Unable to shake Maia, Quarry (10-3) succumbed to his efforts 2:13 into round one when the Brazilian cinched a rear-naked choke for the tapout. None of it, Maia said, was by design.

“I never have a strategy when I come into a fight,” Maia said. “I just fight.”

An emerging threat in the middleweight division, Maia has delivered all four of his wins inside the Octagon by submission. He leaves his immediate future in the hands of UFC brass.

“It’s up to [UFC matchmaker] Joe Silva and all the other guys,” Maia said. “There are many tough guys that I can fight.”

Aaron Riley (27-10-1) picked up his first UFC win in three tries with a gutsy unanimous decision over Jorge Gurgel (12-5).

Riley, 27, of Tell City, Ind., outgunned the 31-year-old Gurgel with sharp striking in close quarters while blocking a persistent head kick from his foe.

With the fight looking even heading into the third, Riley chose his strikes well and roughed up Gurgel with left-right punch combinations. Riley’s effort was enough to claim scores of 29-28 on all three judges’ cards. The loss was Gurgel’s fourth in seven Octagon outings.

Rafael dos Anjos saw his nine-fight win streak come to a screeching halt, as Jeremy Stephens of Des Moines, Iowa, knocked the UFC newcomer out cold with a flurry of right hands 39 seconds into the third.

The path to victory didn’t come easy for Stephens (14-3), as the Brazilian showed off some impressive movement on the floor through the first five minutes of action. Dos Anjos, 24, took some mild punishment in the second round of the lightweight tilt, eating leather from his back while working an offensive guard.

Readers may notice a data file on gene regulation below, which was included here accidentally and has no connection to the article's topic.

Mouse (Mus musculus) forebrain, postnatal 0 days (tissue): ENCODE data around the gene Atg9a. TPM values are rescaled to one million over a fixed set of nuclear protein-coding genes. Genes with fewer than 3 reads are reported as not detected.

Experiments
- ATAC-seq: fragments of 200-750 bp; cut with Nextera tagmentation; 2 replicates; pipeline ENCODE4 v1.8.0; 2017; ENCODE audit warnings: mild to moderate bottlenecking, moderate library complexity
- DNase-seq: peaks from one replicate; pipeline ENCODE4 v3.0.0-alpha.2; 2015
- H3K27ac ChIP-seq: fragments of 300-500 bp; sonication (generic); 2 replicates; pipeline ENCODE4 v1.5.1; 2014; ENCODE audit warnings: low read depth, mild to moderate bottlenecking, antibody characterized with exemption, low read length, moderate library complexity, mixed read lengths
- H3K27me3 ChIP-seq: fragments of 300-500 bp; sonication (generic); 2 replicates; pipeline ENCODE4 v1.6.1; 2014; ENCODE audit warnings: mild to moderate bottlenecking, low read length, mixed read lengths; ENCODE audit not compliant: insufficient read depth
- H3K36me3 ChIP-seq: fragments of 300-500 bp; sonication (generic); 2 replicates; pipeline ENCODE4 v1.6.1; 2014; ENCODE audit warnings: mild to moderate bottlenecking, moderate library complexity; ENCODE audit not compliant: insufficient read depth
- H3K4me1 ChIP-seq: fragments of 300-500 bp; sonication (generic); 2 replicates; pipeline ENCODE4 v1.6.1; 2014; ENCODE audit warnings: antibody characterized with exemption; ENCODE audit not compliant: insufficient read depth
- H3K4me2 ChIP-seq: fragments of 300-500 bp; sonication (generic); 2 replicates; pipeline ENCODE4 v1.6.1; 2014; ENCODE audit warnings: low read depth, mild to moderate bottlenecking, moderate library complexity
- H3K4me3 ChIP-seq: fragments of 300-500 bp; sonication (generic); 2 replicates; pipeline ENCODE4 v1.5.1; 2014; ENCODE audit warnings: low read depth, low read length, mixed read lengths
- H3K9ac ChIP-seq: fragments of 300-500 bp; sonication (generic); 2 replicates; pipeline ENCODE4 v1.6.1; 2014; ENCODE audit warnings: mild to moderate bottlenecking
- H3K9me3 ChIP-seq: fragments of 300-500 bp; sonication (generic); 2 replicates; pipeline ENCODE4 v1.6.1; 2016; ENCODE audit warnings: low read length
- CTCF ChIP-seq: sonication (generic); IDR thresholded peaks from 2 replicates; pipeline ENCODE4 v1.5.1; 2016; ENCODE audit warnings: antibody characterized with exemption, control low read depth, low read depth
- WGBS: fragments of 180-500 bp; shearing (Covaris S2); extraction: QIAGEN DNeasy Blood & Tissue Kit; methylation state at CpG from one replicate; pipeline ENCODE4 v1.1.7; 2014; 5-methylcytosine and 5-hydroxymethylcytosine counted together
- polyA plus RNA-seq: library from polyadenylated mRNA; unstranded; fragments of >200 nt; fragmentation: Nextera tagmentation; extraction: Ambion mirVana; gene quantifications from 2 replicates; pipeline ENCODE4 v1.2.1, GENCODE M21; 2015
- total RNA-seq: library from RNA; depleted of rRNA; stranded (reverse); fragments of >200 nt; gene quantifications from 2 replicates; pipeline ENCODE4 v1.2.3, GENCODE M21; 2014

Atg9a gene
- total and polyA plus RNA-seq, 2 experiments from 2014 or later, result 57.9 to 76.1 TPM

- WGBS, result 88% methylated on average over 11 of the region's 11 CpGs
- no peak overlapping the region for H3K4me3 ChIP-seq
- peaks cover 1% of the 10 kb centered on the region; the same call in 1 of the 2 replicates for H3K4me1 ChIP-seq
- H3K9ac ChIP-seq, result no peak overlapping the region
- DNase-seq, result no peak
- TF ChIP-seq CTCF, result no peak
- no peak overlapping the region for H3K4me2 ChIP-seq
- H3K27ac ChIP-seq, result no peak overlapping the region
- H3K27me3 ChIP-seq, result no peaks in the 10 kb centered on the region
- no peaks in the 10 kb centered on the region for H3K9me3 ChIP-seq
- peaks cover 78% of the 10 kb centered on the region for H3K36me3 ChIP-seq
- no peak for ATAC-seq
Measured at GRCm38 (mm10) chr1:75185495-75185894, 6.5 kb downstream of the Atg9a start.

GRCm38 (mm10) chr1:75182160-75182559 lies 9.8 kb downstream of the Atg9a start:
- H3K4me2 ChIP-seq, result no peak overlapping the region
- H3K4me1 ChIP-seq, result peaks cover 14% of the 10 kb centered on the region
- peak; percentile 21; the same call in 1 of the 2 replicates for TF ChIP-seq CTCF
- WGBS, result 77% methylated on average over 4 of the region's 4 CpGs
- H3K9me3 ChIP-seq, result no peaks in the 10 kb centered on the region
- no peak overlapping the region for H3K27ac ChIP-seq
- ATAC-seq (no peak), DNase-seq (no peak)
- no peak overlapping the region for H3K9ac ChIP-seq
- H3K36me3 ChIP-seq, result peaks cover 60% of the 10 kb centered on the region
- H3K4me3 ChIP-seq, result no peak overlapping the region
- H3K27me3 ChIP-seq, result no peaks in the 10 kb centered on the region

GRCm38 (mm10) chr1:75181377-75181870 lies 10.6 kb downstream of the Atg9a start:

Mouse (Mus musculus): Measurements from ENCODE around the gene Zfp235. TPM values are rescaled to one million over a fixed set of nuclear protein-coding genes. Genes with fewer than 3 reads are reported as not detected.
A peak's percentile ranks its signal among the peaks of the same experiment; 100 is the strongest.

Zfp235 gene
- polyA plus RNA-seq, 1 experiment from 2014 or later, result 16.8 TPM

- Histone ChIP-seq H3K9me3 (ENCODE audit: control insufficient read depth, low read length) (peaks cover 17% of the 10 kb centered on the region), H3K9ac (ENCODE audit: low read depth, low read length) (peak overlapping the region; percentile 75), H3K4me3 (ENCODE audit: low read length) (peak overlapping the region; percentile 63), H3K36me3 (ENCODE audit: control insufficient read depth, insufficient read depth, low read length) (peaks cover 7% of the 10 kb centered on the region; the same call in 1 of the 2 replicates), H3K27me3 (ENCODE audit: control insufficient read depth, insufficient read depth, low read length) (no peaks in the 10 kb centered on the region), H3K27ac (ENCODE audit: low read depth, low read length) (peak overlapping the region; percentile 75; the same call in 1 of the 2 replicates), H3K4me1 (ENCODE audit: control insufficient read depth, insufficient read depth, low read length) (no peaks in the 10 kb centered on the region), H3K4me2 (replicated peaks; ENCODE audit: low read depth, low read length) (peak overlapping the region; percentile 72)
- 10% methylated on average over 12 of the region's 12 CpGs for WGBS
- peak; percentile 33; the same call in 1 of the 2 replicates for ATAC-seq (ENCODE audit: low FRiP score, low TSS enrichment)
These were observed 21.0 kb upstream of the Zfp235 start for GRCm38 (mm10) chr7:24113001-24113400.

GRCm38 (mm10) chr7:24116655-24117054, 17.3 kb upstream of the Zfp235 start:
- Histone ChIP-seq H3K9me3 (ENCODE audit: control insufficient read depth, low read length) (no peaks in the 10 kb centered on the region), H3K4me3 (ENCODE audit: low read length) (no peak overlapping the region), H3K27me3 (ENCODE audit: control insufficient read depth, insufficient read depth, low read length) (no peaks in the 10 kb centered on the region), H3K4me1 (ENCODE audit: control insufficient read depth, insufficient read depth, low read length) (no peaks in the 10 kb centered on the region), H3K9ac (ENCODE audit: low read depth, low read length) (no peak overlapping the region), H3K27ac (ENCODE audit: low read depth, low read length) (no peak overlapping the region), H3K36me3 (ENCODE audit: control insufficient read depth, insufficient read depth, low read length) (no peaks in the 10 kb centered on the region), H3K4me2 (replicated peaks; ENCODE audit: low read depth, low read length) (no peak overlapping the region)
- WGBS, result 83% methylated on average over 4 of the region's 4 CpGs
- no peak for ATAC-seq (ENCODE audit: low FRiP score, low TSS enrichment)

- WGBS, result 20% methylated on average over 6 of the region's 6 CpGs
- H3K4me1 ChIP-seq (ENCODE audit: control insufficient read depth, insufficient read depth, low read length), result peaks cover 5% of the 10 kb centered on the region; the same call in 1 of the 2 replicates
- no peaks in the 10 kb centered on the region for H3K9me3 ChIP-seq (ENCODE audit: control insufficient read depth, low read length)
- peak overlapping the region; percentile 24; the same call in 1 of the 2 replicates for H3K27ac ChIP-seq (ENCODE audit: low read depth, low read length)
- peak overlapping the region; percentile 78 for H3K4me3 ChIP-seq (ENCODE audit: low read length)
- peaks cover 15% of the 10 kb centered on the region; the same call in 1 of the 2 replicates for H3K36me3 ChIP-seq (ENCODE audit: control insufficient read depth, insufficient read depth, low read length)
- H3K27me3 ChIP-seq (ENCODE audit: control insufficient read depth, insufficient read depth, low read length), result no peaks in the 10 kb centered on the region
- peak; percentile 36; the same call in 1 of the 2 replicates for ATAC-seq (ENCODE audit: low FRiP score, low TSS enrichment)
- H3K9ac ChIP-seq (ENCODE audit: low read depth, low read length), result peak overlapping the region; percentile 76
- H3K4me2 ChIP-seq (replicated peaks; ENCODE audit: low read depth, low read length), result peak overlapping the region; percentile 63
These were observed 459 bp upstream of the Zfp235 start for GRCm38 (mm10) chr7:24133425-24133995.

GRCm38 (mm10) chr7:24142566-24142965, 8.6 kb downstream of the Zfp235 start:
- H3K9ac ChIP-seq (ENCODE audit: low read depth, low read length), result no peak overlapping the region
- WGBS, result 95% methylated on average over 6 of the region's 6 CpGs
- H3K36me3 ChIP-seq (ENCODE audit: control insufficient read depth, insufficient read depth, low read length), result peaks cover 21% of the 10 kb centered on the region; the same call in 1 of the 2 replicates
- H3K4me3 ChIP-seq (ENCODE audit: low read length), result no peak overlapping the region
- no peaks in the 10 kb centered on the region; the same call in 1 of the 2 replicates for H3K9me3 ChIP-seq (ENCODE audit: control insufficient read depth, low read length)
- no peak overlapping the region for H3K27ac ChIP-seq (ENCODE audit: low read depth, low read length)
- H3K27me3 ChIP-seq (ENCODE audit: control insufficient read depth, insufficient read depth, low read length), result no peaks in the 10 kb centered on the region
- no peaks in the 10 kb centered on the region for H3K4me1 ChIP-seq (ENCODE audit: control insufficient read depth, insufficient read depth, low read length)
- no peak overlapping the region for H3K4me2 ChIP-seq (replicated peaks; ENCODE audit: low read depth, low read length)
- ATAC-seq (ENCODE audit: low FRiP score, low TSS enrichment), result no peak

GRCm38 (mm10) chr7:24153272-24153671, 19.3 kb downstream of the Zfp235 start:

Stephens came out swinging to start the final round, and he connected with a crisp uppercut that dropped dos Anjos (11-3) to the mat. The 22-year-old swarmed with a barrage of right hands, prompting Mazzagatti to save the Gracie Fusion fighter.

Lightweight BJJ ace Mark Bocek put on a grappling clinic against betting favorite Alvin Robinson.

Bocek, 27, dominated the Denver-based fighter through two-plus rounds with tight positioning and control on the canvas. After taking a 20-18 lead on the Sherdog.com scorecard, Bocek turned up the heat in the final stage, landing hard punches to the face of his trapped opponent and looking to finish the 26-year-old veteran.

Robinson (9-4) turned over and exposed his back to avoid punishment, which gave Bocek the space he needed to latch on a fight-ending rear-naked choke. With the win, the Toronto resident upped his record to 6-2.

In the evening’s opening bout, Cincinnati native Matt Brown stopped welterweight Ryan Thomas with an armbar in the second period.

The 27-year-old Ohioan attempted a torrent of submissions in the first round, but Thomas was game, escaping danger and landing effective kicks and punches.

Thomas, 24, wasn’t so lucky in the follow-up frame. After scoring a takedown to start the stanza, the fighter from Danville, Ill., found himself locked in a tight armbar from his opponent’s guard. Thomas tried to slam his way out of the technique but was forced to tap at the 0:57 mark.

Brown, who bounced back from a razor-close split-decision loss to Dong Hyun Kim at UFC 88, improved his record to 8-7 with the victory. Thomas (9-3) dropped to 0-2 in the Octagon.

Mike Fridley and Mike Sloan contributed to this report.